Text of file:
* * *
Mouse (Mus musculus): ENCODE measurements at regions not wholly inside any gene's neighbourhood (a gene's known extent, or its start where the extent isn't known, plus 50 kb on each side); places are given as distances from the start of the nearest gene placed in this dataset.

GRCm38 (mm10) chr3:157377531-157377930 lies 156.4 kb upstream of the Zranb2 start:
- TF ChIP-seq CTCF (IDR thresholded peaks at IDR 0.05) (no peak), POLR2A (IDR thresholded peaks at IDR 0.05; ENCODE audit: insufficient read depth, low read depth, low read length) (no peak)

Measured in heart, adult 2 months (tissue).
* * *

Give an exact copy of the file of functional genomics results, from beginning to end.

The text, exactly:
Mouse (Mus musculus): ENCODE measurements at regions not wholly inside any gene's neighbourhood (a gene's known extent, or its start where the extent isn't known, plus 50 kb on each side); places are given as distances from the start of the nearest gene placed in this dataset.

GRCm38 (mm10) chr3:157377531-157377930 lies 156.4 kb upstream of the Zranb2 start:
- TF ChIP-seq CTCF (IDR thresholded peaks at IDR 0.05) (no peak), POLR2A (IDR thresholded peaks at IDR 0.05; ENCODE audit: insufficient read depth, low read depth, low read length) (no peak)

Measured in heart, adult 2 months (tissue).